Misconceptions of Moral Government

by Alan Snyder

(Note: The following is taken from a larger article published in the September/October edition of Notes & Quotes, the Newsletter of the Evangelical Education Ministries concerning Christian unity. Much of the opening remarks have been left out, but the points made here should be of great benefit to those who support, or are considering the Moral Government position.)

Our task is made more difficult due to common misconceptions of the message we bring. Sometimes we may even introduce those misconceptions ourselves through faulty explanations or an overzealous attempt to change someone's mind. Have you heard any of these?

Misconception #1: Man Is Born Morally Virtuous

I know I am not saying this. There is a world of difference between being born positively virtuous and being born innocent. Innocence implies that no moral choices have yet occurred. A child grows into moral accountability when he develops the capacity to understand good and evil. We need to emphasize that in moral government theology, sin is truly sinful. There are no people within God's kingdom who stress the utter sinfulness of man more than we do, precisely because we know that all sin is voluntary, and, therefore, without excuse.

Misconception #2: It Is Just as Easy to Obey God as to Sin

On the contrary, outside of a submitted life, this is not the case. Romans 7 deals directly with the chains forged by sin. These chains lead us to say: "For the good that I wish, I do not do; but I practice the very evil that I do not wish." (Rom. 7:19) Sinful habits enslave. Even after we submit our lives to the Lord, we must work on renewing our minds and training ourselves in righteousness. It is very easy to slip back into "the sin which so easily entangles us." (Heb. 12:1) We do have the promise, however, that we can be victorious over sin: "For the law of the Spirit of life in Christ Jesus has set you free from the law of sin and of death." (Rom. 8:2)

Misconception #3: God Doesn't Know Everything

We must emphasize that God knows everything that can possibly be known, and that there is no deficiency in God just because He created man in His own image, including the ability to choose. We must emphasize instead the greatness of a God who knows all the possible choices we could make, as well as all the potential consequences of each choice, and who has a response ready for each of those possibilities.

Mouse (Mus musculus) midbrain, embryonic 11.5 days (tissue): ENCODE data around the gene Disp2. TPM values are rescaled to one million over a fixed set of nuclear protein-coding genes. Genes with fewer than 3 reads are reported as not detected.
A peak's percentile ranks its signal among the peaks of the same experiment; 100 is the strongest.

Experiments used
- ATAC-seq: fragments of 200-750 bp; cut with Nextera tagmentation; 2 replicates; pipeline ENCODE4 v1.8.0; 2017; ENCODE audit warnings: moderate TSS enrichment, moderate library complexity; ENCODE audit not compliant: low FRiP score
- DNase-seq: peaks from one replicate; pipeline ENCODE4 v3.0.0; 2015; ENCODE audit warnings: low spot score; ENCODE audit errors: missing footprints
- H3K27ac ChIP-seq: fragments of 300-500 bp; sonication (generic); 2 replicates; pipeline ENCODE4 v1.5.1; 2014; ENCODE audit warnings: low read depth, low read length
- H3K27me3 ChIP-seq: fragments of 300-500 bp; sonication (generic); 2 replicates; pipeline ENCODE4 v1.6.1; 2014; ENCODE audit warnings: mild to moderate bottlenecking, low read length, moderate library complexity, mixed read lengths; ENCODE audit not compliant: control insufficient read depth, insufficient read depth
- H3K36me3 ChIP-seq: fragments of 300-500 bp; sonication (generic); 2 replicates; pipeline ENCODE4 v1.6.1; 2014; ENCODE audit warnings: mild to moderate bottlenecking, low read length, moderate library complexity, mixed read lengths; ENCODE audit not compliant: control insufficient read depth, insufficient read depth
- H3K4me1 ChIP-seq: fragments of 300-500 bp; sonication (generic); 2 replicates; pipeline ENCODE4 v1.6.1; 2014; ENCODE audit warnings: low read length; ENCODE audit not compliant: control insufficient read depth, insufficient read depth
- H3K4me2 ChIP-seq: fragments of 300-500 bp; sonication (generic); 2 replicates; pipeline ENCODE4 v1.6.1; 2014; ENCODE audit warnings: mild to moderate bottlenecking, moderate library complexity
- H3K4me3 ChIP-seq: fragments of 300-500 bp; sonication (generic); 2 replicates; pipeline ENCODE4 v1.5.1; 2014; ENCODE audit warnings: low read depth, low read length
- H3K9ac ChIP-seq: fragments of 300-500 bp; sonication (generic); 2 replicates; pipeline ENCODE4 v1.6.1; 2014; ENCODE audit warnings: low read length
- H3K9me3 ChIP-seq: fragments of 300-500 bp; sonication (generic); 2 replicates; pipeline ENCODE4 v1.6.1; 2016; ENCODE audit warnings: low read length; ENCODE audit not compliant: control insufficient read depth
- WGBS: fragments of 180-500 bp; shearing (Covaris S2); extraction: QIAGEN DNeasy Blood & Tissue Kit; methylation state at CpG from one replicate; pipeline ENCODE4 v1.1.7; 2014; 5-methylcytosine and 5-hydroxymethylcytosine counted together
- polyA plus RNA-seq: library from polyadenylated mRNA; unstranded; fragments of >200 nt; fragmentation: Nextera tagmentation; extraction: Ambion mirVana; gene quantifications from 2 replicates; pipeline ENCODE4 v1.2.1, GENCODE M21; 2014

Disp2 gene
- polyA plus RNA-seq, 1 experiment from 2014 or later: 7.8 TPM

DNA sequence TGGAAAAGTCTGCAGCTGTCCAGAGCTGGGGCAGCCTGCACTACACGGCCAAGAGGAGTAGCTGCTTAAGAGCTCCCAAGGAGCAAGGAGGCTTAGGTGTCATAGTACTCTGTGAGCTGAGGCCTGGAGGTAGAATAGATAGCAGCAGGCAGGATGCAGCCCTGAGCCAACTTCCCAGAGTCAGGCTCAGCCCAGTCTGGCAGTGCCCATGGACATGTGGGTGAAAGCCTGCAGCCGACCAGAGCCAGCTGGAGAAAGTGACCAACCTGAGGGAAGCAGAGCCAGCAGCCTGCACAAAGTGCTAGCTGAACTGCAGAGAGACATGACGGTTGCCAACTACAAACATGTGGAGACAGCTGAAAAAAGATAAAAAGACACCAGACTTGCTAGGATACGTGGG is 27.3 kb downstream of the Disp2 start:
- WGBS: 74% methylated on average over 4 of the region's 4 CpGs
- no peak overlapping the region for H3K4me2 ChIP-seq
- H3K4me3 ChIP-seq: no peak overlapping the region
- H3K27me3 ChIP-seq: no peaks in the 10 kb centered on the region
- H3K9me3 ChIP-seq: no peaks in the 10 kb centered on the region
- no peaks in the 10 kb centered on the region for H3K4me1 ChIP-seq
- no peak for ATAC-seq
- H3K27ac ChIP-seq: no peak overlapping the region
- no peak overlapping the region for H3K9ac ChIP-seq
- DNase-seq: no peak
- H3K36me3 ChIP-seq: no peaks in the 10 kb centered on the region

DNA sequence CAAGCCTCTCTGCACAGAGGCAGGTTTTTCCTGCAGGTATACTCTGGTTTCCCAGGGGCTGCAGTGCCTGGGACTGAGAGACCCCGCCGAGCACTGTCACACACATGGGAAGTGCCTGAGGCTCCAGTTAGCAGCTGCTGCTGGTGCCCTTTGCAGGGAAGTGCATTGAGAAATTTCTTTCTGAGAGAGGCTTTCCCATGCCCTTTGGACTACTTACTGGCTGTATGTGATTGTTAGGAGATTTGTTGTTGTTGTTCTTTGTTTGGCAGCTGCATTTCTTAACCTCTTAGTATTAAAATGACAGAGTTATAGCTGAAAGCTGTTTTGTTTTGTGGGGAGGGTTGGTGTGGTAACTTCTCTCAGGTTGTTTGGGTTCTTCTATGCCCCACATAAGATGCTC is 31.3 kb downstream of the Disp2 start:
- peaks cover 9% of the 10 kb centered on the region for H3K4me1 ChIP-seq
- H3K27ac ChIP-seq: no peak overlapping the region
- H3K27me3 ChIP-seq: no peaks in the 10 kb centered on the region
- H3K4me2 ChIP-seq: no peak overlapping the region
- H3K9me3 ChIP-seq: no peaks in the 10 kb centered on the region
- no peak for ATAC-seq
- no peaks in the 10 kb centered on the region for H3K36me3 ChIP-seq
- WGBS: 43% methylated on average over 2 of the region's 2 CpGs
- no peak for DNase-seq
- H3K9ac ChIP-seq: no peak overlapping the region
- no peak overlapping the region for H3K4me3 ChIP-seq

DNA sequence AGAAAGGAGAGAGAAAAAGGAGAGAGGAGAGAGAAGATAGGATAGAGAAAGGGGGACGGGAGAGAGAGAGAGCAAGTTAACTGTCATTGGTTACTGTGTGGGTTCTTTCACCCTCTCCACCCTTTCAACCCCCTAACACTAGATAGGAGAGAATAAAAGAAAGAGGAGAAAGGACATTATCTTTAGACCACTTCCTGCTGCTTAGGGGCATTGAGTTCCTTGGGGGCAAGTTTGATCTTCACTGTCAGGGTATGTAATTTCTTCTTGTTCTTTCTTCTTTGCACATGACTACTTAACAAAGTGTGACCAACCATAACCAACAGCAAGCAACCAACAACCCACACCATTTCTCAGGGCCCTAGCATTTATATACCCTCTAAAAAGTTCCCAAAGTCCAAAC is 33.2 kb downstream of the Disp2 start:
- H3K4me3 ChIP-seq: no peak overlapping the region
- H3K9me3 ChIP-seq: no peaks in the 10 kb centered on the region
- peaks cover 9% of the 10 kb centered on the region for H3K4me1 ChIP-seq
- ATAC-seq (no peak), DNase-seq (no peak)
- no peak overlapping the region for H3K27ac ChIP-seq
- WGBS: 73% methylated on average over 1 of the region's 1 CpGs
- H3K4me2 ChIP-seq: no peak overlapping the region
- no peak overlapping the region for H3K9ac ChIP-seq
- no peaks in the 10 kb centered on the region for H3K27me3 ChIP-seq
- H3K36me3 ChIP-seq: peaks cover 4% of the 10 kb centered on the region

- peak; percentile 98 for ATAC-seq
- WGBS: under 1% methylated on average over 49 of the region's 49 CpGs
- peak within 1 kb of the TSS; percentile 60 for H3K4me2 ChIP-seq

Misconception #4: Jesus' Death Is Not Substitutionary

When we rightly say that Jesus did not pay the debt of sin, but instead canceled, or forgave, that debt, we do not diminish the substitutionary nature of the atonement. All we are saying is that the atonement was a governmental necessity, not an exact payment for ail sins past, present, and future. This in no way changes the fact that Jesus died for me, that I might not pay the penalty for my sins. If that is not a substitution, what is?

Misconception #5: Man Is Saved by Works

Stressing obedience is not the same as preaching salvation by works, We stand firmly on the doctrine that we are saved by grace. All grounds for our forgiveness are in the atonement. We can do nothing by our works to make up for our former sins. We are guilty before God and only by His mercy are we saved. We are misunderstood because we emphasize the necessity of a life lived in obedience to God. We need to make clear that this obedience is a response to God's love and forgiveness, and that if we do not obey, we are showing that we really do not love God. Holiness is essential to a continued relationship with Him, but if we sin, He maintains a willingness to forgive, provided we return to Him on the same basis on which we were first cleansed -- repentance from sin and faith in the atonement of Jesus Christ.

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